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T2 - Effects of acute insulin withdrawal

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AU - Jensen, Michael Dennis

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AU - Andrews, J. C.

AU - Nair, K Sreekumaran

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N2 - Aims/hypothesis: The aim of this study was to test the hypothesis that type 1 diabetes alters renal amino acid, glucose and fatty acid metabolism. Materials and methods: We studied five C-peptide-negative, type 1 diabetic subjects during insulin replacement (glucose 5.6 mmol/l) and insulin deprivation (glucose 15.5 mmol/l) and compared them with six non-diabetic subjects. Leucine, phenylalanine, tyrosine, glucose and palmitate tracers were infused after an overnight fast and samples were obtained from the renal vein, femoral vein and femoral artery. Results: Insulin deprivation significantly increased whole-body fluxes (20-25%) of phenylalanine, tyrosine and leucine, and leucine oxidation (50%). Kidney contributed 5-10% to the whole-body leucine and phenylalanine flux. A net uptake of phenylalanine, conversion of phenylalanine to tyrosine (5 μmol/min) and net release of tyrosine (∼5 μmol/min) occurred across the kidney. Whole-body (three-fold) and leg (two-fold) leucine transamination increased but amino acid metabolism in the kidney did not alter with diabetes or insulin deprivation. Insulin deprivation doubled endogenous glucose production, renal glucose production was unaltered by insulin deprivation and diabetes (ranging between 100 and 140 μmol/min). Renal palmitate exchange was unaltered by insulin deprivation. Conclusions/ interpretation: In conclusion, kidney postabsorptively accounts for 5-10% of whole-body protein turnover, 15-20% of leucine transamination and 10-15% of endogenous glucose production, and actively converts phenylalanine to tyrosine. During insulin deprivation, leg becomes a major site for leucine transamination but insulin deprivation does not affect renal phenylalanine, leucine, palmitate or glucose metabolism. Despite its key metabolic role, insulin deprivation in type 1 diabetic patients does not alter many of these metabolic functions.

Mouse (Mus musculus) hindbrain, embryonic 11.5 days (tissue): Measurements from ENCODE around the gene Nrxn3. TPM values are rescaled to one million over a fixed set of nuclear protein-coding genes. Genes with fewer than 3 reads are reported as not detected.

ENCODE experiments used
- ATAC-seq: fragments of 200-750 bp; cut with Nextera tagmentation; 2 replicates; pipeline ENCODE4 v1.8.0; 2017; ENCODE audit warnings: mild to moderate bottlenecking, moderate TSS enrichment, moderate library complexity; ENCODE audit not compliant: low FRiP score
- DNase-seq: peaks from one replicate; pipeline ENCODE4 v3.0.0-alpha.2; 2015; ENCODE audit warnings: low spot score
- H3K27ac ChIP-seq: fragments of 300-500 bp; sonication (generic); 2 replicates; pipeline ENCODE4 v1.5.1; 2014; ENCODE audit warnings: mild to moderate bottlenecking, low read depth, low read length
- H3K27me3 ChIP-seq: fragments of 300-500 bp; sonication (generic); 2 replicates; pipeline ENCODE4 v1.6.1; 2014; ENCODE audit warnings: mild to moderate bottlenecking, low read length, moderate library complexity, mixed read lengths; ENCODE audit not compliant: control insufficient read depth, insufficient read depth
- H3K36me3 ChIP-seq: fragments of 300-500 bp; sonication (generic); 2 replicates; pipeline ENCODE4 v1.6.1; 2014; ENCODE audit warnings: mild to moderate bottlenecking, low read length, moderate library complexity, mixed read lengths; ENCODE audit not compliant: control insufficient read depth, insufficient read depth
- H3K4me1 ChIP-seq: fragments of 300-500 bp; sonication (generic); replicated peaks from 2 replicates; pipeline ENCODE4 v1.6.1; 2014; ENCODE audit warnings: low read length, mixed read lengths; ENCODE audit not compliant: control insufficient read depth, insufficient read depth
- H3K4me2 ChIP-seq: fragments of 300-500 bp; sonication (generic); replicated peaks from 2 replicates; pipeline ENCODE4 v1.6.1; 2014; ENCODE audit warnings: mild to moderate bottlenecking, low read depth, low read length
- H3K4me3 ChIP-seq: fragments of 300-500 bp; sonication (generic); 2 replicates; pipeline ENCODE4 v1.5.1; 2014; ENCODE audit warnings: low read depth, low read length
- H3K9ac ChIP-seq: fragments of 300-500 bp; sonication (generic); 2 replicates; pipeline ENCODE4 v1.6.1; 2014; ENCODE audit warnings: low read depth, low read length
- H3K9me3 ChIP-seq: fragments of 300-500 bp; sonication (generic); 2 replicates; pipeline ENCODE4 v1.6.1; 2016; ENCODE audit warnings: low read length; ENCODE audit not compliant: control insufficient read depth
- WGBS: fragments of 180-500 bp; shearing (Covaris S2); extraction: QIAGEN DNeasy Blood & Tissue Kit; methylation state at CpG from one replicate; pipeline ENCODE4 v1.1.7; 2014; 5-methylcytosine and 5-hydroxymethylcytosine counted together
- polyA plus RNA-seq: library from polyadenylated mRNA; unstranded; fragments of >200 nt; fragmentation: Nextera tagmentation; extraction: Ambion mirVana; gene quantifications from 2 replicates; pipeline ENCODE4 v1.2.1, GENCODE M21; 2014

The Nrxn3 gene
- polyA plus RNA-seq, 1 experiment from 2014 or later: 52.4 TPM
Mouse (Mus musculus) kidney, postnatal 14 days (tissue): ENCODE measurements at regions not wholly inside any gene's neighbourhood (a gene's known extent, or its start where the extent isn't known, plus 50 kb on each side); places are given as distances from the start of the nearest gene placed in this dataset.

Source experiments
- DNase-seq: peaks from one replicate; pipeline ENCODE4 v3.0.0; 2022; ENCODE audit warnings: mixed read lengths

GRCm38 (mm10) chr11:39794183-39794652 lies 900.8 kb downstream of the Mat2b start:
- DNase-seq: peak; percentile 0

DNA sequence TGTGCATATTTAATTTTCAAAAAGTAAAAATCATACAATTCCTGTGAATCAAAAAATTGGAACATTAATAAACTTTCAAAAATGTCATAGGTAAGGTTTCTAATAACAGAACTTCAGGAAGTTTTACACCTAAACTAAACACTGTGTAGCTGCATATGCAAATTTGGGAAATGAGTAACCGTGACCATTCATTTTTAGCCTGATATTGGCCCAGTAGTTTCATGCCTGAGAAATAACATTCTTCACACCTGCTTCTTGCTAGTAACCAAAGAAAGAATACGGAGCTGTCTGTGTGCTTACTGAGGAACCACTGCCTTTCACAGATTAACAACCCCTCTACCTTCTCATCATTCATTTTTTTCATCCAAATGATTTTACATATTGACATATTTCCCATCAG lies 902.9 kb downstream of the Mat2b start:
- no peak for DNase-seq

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KW - Tracers